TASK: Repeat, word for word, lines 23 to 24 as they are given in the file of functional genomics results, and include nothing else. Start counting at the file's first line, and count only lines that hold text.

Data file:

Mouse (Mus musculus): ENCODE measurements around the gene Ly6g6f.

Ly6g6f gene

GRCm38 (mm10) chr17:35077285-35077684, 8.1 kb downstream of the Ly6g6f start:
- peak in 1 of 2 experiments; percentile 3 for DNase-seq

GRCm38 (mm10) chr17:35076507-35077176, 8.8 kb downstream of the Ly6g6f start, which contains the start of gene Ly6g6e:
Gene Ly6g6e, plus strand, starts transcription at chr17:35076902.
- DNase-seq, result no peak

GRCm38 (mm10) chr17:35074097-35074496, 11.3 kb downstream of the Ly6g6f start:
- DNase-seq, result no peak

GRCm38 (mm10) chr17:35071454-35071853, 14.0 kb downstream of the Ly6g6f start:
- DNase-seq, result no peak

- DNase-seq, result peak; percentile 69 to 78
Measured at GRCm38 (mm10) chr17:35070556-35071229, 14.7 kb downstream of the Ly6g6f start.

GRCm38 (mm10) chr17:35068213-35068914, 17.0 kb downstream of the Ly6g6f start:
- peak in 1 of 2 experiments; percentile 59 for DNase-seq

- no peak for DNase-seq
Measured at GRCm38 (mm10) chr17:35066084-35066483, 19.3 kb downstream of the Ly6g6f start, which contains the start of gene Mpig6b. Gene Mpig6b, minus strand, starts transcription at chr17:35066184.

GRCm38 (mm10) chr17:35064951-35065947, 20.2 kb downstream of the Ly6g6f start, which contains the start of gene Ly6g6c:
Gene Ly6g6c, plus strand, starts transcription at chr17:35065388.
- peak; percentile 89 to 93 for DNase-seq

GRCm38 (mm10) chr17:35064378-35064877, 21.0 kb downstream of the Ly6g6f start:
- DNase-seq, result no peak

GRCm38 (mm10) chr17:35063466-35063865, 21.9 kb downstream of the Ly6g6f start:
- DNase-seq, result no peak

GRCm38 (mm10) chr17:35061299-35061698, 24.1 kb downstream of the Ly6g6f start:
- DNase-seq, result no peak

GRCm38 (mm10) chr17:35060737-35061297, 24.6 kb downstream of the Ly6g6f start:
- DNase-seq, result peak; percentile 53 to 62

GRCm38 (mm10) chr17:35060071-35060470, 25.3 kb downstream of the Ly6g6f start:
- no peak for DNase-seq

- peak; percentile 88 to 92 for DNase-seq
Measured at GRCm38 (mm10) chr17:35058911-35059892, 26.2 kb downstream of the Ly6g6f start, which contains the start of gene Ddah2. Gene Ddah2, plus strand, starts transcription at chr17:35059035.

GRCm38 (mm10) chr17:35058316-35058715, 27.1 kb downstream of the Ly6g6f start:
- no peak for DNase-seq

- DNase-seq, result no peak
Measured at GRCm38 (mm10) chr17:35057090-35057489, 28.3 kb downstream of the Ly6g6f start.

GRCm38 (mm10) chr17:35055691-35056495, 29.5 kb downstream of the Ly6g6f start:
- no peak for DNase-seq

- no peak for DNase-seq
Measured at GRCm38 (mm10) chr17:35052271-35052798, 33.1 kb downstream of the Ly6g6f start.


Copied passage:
GRCm38 (mm10) chr17:35063466-35063865, 21.9 kb downstream of the Ly6g6f start:
- DNase-seq, result no peak